Samuel J. Cartledge, emeritus professor of foreign languages
and literatures, died May 11 at his home in Decatur, Georgia.
He was 71. Cartledge joined Cal State Fullerton in 1966 and served
for 31 years before his retirement.
tenure, Cartledge served on several department committees and
was recognized as a driving force in the development of two of
the department’s programs,
the bachelor’s degree in international business and the master’s
degree in TESOL (Teaching English to Speakers of Other Languages). He also served
as a resident director for the CSU International programs in Aix-en-Provence,
France, and in Tubingen, Germany. In 1969, Cartledge showed his wide range of
skills by performing n the flute during a program of baroque instrumental ensembles
and romantic songs.
earned his doctorate degree from Yale University in 1966. He
received Danforth and Woodrow Wilson fellowships in 1958 and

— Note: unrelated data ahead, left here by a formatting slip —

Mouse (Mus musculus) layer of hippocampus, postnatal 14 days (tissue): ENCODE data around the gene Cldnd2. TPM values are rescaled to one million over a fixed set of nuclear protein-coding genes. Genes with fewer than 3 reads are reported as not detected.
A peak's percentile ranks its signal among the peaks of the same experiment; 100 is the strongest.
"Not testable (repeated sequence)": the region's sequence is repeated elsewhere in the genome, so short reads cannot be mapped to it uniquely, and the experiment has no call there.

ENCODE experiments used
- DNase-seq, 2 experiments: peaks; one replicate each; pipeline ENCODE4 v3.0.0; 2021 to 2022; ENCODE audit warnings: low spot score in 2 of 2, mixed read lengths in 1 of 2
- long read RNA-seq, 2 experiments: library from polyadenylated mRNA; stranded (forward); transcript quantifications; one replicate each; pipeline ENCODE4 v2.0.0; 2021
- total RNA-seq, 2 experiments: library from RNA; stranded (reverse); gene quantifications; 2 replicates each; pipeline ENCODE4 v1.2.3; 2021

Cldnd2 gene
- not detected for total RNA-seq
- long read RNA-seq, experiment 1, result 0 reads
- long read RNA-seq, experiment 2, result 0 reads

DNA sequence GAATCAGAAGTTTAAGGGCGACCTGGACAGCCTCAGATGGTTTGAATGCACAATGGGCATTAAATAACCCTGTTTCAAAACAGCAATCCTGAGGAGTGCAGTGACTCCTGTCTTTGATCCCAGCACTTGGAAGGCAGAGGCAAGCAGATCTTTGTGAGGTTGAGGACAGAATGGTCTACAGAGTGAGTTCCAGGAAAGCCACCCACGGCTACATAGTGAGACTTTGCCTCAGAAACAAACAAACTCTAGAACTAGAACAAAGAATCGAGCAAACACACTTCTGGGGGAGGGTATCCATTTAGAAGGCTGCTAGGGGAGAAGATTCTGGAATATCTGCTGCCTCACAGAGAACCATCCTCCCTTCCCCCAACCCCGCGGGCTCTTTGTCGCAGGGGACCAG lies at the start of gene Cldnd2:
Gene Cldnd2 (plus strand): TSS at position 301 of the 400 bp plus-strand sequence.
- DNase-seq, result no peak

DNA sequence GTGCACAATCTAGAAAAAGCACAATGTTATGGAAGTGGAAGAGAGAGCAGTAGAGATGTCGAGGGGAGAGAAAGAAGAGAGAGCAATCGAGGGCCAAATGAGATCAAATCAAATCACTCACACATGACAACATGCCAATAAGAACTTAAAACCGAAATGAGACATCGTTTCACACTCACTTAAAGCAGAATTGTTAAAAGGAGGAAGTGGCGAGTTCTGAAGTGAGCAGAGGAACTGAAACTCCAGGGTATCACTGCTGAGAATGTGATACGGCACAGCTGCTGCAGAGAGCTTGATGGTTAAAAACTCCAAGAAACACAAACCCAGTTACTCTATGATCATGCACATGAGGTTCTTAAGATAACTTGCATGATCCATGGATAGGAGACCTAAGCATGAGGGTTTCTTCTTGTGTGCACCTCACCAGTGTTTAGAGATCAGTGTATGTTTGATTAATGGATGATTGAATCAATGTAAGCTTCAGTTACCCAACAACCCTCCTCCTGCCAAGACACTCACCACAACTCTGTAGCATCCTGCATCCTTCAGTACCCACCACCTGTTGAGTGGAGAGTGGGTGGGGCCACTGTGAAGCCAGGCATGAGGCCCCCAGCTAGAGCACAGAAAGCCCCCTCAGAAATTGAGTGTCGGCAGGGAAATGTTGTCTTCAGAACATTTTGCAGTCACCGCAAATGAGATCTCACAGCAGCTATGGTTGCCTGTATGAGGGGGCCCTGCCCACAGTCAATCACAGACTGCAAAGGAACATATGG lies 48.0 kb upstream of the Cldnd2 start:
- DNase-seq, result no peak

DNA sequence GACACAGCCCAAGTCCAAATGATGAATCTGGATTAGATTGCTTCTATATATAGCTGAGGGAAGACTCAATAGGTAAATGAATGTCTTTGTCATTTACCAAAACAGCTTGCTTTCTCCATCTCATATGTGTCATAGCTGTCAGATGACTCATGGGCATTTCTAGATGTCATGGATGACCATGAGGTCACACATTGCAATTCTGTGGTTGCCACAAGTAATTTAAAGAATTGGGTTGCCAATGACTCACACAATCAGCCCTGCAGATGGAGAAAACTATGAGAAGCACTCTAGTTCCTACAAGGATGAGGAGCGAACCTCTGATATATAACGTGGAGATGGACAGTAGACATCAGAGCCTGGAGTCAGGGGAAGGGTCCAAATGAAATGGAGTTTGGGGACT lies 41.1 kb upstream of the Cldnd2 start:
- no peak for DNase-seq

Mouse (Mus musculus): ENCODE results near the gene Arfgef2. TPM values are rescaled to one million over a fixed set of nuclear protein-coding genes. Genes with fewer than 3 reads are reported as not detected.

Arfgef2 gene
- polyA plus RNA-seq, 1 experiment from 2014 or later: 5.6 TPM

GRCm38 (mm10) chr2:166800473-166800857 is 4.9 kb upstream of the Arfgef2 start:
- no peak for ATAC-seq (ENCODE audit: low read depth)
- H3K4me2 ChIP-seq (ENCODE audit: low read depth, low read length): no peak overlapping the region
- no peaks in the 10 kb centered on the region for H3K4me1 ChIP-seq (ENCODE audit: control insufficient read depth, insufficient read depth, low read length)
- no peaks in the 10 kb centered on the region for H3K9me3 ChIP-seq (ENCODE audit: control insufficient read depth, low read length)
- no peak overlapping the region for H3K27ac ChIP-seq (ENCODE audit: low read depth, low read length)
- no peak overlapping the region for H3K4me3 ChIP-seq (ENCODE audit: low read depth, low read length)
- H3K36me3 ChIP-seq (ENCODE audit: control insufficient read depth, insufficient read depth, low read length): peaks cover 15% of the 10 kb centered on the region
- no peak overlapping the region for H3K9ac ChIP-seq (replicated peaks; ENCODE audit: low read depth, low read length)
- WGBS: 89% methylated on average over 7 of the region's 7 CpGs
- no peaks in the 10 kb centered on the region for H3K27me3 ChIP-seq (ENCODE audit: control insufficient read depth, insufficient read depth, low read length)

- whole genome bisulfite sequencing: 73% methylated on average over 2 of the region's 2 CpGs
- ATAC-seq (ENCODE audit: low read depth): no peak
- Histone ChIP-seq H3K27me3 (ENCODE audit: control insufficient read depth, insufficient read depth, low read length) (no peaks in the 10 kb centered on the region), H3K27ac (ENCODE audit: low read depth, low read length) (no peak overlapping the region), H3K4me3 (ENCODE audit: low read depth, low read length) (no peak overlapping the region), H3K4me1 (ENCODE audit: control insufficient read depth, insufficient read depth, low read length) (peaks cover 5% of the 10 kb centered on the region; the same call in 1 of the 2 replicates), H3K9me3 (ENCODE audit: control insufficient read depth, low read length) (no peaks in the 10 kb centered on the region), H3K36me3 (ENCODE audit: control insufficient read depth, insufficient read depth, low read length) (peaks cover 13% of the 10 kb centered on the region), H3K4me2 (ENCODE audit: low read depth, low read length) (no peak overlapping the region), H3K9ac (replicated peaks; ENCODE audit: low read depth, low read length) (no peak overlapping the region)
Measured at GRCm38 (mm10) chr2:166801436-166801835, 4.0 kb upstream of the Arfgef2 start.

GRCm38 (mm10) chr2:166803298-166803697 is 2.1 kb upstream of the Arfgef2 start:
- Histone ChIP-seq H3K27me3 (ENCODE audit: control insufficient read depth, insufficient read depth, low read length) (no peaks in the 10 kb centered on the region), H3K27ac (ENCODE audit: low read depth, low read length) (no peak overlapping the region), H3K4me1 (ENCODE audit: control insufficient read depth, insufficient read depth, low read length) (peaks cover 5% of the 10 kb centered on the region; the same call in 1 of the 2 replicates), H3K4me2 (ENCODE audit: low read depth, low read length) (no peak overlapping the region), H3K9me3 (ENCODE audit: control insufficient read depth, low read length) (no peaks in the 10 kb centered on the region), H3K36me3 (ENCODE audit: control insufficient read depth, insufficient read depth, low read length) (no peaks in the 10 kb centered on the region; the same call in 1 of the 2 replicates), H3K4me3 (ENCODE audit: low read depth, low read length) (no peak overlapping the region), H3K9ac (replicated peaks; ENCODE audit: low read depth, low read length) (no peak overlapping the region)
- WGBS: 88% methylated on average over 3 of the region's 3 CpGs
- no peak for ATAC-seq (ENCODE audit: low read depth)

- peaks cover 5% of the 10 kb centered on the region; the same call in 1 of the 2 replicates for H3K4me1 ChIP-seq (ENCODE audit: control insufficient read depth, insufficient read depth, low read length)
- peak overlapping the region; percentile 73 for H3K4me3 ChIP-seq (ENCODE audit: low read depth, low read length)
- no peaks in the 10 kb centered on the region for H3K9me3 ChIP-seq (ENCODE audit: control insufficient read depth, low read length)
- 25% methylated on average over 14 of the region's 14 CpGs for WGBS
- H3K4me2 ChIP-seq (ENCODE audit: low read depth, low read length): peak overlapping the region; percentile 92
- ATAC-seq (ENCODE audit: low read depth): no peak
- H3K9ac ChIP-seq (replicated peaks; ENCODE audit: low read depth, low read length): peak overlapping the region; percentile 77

in 1960, earned a Fulbright Fellowship. He had previously served
as a translator and interpreter for the U.S. Army in Germany
from 1955 to 1958 and was an instructor at the University of
Georgia for three years.
Cartledge returned to Decatur where he had grown up. He is survived
by his companion, Standlee McCracken, sons John and Charles,
brother Frank Cartledge and sister Mary Cartledge Moore.
Stephen Vasari, emeritus professor of foreign languages and
literatures, died March 18 at home. Vasari, who had earned his
doctorate in Hispanic languages and literatures at UCLA, had
served the campus for 19 years and was noted for his publication
record and service as library coordinator for Spanish, as well
as on departmental and universitywide committees. He is survived